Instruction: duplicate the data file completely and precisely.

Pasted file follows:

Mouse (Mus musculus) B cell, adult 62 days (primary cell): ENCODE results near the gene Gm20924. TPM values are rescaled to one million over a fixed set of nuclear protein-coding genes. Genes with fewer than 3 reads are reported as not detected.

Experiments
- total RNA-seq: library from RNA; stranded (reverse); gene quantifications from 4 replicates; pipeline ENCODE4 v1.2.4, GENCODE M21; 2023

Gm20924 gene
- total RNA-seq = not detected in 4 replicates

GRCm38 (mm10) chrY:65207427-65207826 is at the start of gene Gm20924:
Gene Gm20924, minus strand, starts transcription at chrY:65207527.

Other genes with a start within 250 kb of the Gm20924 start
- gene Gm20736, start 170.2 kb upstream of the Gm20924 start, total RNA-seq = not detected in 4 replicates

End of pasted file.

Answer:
Mouse (Mus musculus) B cell, adult 62 days (primary cell): ENCODE results near the gene Gm20924. TPM values are rescaled to one million over a fixed set of nuclear protein-coding genes. Genes with fewer than 3 reads are reported as not detected.

Experiments
- total RNA-seq: library from RNA; stranded (reverse); gene quantifications from 4 replicates; pipeline ENCODE4 v1.2.4, GENCODE M21; 2023

Gm20924 gene
- total RNA-seq = not detected in 4 replicates

GRCm38 (mm10) chrY:65207427-65207826 is at the start of gene Gm20924:
Gene Gm20924, minus strand, starts transcription at chrY:65207527.

Other genes with a start within 250 kb of the Gm20924 start
- gene Gm20736, start 170.2 kb upstream of the Gm20924 start, total RNA-seq = not detected in 4 replicates